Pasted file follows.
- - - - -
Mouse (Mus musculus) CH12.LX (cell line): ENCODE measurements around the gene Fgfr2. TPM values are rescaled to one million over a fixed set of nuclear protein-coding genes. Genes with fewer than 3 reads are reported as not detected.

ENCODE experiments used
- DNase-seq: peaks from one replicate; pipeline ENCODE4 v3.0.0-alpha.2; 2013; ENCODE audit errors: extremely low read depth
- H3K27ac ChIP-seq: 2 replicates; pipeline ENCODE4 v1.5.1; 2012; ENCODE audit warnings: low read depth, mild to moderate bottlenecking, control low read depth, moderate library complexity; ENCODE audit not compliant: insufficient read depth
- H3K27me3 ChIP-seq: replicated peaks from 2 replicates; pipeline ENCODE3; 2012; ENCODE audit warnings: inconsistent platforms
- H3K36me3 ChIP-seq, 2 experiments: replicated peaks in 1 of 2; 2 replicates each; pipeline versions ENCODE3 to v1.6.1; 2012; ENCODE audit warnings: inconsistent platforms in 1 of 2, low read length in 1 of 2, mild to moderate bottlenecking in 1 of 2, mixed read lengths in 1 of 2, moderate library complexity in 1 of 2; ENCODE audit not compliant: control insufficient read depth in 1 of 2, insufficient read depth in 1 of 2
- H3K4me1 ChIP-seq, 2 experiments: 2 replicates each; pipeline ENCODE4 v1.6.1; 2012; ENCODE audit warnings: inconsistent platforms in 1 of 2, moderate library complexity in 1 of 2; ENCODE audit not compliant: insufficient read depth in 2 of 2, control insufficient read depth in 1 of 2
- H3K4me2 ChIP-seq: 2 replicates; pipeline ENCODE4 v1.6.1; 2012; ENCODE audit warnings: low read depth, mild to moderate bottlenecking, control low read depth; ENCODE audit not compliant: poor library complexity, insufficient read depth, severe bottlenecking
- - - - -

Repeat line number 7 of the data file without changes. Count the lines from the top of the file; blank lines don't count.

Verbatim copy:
- H3K4me1 ChIP-seq, 2 experiments: 2 replicates each; pipeline ENCODE4 v1.6.1; 2012; ENCODE audit warnings: inconsistent platforms in 1 of 2, moderate library complexity in 1 of 2; ENCODE audit not compliant: insufficient read depth in 2 of 2, control insufficient read depth in 1 of 2